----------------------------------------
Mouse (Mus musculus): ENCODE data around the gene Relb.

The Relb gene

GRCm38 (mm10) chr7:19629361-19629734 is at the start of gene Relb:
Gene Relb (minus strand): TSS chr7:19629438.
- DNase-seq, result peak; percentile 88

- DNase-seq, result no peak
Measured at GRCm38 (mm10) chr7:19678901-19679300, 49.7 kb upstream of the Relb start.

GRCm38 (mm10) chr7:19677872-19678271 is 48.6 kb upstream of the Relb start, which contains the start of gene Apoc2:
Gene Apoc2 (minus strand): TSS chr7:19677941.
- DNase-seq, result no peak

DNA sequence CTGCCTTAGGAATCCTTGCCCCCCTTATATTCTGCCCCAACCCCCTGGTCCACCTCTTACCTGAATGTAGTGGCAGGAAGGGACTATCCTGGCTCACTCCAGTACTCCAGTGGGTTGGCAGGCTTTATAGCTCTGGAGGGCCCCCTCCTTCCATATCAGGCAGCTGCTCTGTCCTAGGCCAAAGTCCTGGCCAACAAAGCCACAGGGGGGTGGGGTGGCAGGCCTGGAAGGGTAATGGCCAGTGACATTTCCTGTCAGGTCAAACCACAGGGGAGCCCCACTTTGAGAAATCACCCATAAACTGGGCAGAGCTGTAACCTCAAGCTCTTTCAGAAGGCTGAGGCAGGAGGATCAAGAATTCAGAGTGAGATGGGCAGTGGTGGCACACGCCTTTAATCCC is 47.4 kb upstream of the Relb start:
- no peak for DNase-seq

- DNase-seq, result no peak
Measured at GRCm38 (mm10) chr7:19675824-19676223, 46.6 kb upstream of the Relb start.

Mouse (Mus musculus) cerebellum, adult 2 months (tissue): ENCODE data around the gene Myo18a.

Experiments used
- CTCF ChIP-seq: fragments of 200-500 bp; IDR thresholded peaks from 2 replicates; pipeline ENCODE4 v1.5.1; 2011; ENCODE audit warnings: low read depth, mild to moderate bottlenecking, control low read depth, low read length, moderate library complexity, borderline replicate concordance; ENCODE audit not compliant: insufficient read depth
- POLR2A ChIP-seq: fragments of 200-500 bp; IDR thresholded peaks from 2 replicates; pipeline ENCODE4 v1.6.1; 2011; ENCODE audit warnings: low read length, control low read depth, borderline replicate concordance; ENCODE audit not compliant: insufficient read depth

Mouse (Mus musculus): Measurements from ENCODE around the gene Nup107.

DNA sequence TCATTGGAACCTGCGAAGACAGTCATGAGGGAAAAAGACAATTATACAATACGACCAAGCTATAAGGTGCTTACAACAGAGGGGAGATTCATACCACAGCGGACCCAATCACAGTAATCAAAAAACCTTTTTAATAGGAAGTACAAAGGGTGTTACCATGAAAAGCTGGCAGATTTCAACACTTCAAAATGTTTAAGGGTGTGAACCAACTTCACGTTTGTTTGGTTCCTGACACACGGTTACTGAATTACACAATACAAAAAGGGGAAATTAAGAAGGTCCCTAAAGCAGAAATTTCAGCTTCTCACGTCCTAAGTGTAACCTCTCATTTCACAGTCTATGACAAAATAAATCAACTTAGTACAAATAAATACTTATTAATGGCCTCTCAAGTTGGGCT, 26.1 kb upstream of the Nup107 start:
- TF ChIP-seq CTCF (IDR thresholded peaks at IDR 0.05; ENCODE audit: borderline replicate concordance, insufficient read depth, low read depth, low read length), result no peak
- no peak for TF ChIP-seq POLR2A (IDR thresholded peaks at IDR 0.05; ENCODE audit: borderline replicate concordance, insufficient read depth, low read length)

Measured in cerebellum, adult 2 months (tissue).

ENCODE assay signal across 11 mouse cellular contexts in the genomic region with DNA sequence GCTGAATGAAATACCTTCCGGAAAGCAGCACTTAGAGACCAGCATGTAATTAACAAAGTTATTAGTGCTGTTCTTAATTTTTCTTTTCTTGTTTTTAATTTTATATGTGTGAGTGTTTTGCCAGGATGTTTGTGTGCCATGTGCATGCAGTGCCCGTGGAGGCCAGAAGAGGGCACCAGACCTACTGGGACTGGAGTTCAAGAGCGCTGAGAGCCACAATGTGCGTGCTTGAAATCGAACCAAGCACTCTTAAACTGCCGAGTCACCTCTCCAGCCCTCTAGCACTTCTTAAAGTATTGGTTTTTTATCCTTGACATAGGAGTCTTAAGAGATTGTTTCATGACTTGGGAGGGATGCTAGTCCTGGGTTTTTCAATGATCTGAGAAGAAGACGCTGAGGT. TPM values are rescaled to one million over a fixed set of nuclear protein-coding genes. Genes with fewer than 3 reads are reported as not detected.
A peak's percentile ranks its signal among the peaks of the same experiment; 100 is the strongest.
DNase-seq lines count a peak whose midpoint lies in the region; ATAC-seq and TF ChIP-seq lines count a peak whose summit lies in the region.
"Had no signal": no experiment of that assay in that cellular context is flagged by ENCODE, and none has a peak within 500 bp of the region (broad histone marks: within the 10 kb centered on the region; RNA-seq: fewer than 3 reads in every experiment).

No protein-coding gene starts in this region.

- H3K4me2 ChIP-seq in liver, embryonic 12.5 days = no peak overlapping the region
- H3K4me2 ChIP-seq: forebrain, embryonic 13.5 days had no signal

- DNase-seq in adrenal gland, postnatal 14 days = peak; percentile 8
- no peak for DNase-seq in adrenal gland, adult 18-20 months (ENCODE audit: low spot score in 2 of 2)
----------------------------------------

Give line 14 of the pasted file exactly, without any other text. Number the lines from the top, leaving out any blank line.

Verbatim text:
Measured at GRCm38 (mm10) chr7:19675824-19676223, 46.6 kb upstream of the Relb start.